“Sludge, 3 sugars”; “weak tea, half a cup, no sugar”; “coffee, with cold water, quarter sugar” and so was the variety of the breakfast drinks I served during my early morning stint at the Padley Centre.
Some were returned half-finished “ something’s not right with that mate”
I was hoping for an easy shift, standard drinks for all – but everyone was individual.
The breakfast meals, cooked by qualified chef, Chris, were made to order, to the customer’s requirements. With/ without, hard/runny, a bit more, not so much, 1,2,3 … – whatever they wanted, after all they were paying for it.
The Padley Centre on Beckett Street is often described, by others, as being for “homeless people”…an anonymising term, which blurs everyone into a faceless sub-society and assimilates them into a distant segregated group. A second-class citizen? An under class? A picked-on group to be exploited, canonised and despised in equal measure.
There is no single definition of the people that go the Padley Day Centre. There are 12 male residents in the hostel rooms upstairs. Those who visit for breakfast, or during the day, are all different. Some will be sleeping rough on the street, some will be in varied forms of temporary accommodation, from staying with a friend, to being in a Council hostel, some will have their own place but have mental health issues, or different forms of addiction; rarely, if ever, will this be through a lifestyle choice. Their personal history back to childhood will uncover traumas, abuse, and extreme difficulties which they, personally, have been unable to cope with, which they, personally, have not been blessed with the mental strength to deal with…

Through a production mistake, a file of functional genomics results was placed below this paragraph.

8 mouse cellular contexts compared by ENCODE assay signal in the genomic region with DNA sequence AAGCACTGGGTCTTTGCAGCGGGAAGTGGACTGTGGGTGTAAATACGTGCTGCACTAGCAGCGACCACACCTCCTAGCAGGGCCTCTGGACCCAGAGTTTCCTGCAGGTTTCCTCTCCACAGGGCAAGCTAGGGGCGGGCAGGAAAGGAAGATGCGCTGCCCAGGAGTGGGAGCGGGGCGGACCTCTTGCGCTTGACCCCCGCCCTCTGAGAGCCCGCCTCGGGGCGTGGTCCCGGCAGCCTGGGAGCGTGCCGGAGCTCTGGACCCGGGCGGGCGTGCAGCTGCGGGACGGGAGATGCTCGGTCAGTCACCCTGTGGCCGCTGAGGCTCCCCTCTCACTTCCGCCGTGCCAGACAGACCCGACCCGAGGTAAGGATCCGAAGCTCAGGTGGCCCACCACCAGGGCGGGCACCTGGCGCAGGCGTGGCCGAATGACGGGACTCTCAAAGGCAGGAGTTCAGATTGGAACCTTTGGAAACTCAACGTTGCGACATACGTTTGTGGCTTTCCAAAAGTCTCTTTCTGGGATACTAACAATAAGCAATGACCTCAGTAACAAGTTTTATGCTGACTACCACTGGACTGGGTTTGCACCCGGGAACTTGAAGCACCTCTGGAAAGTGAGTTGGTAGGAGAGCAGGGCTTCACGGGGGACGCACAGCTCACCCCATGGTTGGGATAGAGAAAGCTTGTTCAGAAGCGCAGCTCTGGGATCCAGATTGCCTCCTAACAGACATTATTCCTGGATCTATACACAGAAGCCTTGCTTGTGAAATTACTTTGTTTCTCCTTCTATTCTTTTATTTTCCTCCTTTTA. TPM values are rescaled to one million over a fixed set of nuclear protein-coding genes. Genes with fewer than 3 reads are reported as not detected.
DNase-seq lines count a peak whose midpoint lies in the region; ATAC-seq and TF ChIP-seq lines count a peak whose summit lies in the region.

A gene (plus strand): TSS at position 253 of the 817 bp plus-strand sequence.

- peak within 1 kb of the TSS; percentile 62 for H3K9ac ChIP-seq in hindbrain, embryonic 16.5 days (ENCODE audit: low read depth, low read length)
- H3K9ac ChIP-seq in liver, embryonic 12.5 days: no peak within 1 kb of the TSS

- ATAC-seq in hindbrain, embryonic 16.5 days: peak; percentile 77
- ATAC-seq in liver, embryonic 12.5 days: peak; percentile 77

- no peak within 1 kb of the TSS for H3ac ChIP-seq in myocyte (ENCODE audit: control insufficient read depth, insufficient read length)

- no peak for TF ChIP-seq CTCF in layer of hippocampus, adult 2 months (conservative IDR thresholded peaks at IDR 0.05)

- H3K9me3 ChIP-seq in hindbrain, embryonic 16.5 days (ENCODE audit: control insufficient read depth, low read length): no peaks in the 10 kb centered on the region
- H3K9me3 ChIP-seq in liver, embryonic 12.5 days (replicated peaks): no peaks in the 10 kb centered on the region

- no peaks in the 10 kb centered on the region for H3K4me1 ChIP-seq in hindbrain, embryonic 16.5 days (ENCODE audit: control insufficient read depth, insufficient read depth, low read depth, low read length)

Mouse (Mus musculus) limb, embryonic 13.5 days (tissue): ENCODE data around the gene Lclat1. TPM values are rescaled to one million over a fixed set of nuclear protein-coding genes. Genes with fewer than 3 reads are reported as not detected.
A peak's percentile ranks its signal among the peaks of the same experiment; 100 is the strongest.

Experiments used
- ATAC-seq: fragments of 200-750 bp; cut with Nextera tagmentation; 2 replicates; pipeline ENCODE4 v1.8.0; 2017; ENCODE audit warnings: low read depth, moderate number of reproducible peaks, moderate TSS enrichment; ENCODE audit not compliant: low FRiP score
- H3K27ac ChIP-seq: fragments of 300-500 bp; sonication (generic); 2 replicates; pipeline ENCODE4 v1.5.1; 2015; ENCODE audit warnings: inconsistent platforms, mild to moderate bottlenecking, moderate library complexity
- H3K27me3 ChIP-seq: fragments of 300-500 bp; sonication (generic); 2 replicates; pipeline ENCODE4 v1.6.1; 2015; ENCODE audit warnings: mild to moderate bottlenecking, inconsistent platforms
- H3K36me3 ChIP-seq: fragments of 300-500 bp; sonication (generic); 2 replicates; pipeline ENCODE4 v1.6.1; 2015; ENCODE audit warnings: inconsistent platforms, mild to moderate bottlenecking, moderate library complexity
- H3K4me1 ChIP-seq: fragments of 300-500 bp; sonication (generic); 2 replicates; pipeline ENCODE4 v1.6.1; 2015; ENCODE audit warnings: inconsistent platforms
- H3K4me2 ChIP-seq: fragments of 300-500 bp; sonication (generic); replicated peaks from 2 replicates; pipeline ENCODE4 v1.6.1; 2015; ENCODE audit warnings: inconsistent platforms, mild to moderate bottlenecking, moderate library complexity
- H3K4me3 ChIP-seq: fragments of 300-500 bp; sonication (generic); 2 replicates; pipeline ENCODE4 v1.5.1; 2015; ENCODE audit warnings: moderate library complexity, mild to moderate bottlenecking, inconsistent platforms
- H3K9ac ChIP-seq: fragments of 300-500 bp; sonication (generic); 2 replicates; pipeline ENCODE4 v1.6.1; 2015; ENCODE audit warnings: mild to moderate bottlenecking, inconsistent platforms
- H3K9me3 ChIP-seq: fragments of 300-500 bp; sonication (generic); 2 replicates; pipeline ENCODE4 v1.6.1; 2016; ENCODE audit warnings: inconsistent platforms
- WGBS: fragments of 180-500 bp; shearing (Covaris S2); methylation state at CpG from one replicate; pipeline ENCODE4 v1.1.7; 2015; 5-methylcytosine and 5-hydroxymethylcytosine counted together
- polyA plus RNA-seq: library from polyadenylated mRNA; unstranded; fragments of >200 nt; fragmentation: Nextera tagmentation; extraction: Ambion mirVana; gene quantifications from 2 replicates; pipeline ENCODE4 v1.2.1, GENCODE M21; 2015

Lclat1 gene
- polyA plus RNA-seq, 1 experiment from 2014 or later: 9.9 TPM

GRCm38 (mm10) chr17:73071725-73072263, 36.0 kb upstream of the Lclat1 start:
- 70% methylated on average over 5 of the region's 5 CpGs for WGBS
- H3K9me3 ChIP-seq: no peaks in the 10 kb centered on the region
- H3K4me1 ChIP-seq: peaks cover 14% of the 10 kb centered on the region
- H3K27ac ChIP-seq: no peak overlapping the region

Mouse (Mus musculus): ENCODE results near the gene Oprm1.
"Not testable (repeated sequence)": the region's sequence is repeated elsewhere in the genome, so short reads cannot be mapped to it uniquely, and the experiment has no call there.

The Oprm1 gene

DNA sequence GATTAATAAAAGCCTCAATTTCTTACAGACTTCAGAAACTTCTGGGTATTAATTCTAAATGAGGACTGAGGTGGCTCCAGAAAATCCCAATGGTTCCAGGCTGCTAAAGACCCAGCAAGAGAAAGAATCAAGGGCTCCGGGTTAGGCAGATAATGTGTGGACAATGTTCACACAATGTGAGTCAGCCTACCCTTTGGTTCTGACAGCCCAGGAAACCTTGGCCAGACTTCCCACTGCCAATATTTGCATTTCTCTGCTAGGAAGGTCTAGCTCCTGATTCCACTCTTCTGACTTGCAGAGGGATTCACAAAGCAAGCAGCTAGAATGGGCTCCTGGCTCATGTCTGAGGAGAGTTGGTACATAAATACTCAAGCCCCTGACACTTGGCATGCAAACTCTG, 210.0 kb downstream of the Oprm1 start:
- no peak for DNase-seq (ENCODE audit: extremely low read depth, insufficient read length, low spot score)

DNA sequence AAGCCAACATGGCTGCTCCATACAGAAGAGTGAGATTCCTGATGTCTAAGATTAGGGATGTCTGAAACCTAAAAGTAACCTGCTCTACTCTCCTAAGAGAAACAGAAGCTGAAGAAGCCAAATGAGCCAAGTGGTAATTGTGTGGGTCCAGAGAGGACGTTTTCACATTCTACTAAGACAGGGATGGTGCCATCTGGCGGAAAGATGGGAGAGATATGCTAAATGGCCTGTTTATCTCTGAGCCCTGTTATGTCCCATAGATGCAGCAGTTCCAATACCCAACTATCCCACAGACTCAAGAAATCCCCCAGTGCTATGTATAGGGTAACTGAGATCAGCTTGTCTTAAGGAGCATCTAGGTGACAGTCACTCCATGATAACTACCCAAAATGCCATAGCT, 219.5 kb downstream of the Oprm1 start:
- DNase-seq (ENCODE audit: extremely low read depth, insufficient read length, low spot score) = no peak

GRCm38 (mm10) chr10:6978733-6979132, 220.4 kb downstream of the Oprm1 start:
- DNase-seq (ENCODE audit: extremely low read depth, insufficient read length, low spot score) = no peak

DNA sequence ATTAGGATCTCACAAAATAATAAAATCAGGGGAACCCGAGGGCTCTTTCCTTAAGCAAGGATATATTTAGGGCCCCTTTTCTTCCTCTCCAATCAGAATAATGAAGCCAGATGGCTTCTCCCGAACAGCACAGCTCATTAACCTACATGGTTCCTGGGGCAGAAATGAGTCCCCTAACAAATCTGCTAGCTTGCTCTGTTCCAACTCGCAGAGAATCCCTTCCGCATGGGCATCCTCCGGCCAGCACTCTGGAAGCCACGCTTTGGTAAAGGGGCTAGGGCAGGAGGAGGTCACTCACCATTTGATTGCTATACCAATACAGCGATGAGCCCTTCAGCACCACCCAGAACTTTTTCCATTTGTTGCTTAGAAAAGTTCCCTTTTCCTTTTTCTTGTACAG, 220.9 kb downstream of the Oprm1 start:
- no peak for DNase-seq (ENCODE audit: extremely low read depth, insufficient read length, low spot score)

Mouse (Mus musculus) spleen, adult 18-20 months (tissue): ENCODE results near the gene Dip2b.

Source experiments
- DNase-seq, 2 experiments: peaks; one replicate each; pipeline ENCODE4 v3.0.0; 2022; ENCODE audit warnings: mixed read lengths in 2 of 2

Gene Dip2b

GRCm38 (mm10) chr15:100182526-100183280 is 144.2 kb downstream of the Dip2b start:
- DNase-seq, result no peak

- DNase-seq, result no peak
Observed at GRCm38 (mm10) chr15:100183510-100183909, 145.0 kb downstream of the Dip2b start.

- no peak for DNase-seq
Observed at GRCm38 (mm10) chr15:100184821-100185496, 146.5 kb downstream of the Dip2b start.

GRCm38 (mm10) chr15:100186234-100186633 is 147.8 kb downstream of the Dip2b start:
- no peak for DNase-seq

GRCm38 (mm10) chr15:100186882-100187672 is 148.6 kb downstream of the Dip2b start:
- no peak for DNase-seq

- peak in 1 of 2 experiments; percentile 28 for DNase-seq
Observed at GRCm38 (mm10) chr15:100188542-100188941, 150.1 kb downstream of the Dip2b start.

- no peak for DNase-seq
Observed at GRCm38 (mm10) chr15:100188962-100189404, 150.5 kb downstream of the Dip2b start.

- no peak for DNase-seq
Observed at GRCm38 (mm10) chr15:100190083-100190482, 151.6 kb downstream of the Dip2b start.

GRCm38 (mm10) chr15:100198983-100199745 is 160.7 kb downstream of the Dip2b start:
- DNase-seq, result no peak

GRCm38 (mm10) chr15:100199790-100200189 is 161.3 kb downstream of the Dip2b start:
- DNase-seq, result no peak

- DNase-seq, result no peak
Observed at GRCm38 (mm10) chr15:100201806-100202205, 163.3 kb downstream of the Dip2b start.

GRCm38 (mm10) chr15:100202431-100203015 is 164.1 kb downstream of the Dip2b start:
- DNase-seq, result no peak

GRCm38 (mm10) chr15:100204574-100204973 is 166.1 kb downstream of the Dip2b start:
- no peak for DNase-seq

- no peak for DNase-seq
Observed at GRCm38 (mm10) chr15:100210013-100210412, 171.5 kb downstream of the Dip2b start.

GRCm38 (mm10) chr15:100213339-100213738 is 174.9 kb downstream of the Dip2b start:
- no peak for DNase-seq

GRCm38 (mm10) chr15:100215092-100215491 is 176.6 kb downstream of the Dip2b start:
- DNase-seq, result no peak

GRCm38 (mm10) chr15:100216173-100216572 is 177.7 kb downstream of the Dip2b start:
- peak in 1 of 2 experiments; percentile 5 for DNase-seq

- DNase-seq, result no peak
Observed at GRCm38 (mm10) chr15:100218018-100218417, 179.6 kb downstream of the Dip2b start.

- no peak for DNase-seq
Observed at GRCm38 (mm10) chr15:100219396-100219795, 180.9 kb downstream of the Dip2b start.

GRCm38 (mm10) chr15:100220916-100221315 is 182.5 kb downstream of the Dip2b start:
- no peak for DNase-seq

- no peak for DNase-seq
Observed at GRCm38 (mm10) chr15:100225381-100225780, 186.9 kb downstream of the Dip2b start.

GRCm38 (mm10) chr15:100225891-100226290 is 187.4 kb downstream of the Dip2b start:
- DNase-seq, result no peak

…they need help and support, not judgement. That’s where Padley comes in.
I’d known about Padley for years but never had the opportunity to visit and see what happens inside, and to talk to people. It was a mystery, and I was expecting the worst.
I was pleasantly surprised.
It is an unusual environment, and it is not easy – it takes people of a certain character and intuition to work in it. The behaviours of many people who visit would be frowned upon, not because they were threatening or violent, but because, at times, they were awkward, blunt, or slightly away from social norms. The constant art which I witnessed was the skill of seeing through those potential barriers, working with the person to understand what they needed, and, where necessary, be respectfully assertive where a boundary was crossed….being non-judgemental, not authoritarian. It’s about support not control.
I’m sure that the staff may not appreciate themselves, how they are skilfully navigating through choppy waters on a minute by minute basis…until they get home in the evening.
But it is not just a space to sleep, eat, and be safe. Padley arranges regular meetings with various support agencies to help with their health, finances, housing, legal etc. Many of the visitors don’t have the opportunity to access more personal, individual, care which is an important part of their well-being.
Michael Sumpton, an optician from Ilkeston visits on a regular basis to do the full range of eye tests and is in a position at Padley to prescribe glasses. He also visits Milestone House (City Centre emergency accommodation) and does home visits.
Rachel, a mobile hairdresser, visits every month, to freshen-up everyone with cuts and trims. She, originally, started as one of the many volunteers then it became apparent that her “day-job” skills were actually more in demand, and agreed to return on a regular basis.
Over the years, Padley has done a great job in generating public awareness in its general work and has many regular supporters who contribute with food, especially around Harvest Festival time. The warehouse at the Beckett Street location has pallets full of food and other essentials which supports the kitchen as well as fulfilling food parcels to referred clients.
Despite Padley’s established position in the City’s voluntary sector, it feels precarious. Although it has a mix of funding streams, there is nothing guaranteed about this. It is one knee-jerk Government or Council policy change away from a bleak future.
At an annual income of nearly £700,000 ( 2016) financial stability can only be secured by substantial funding commitments from 3rd parties. An organisation such as this, which also includes the Development Centre on Rutland Street for adults with learning difficulties and mental health issues, relies on a core of professional staff, volunteers, and good facilities.
To truly help and care for all of their service users, they need to be given individual attention – each of them is unique. It takes time, and people.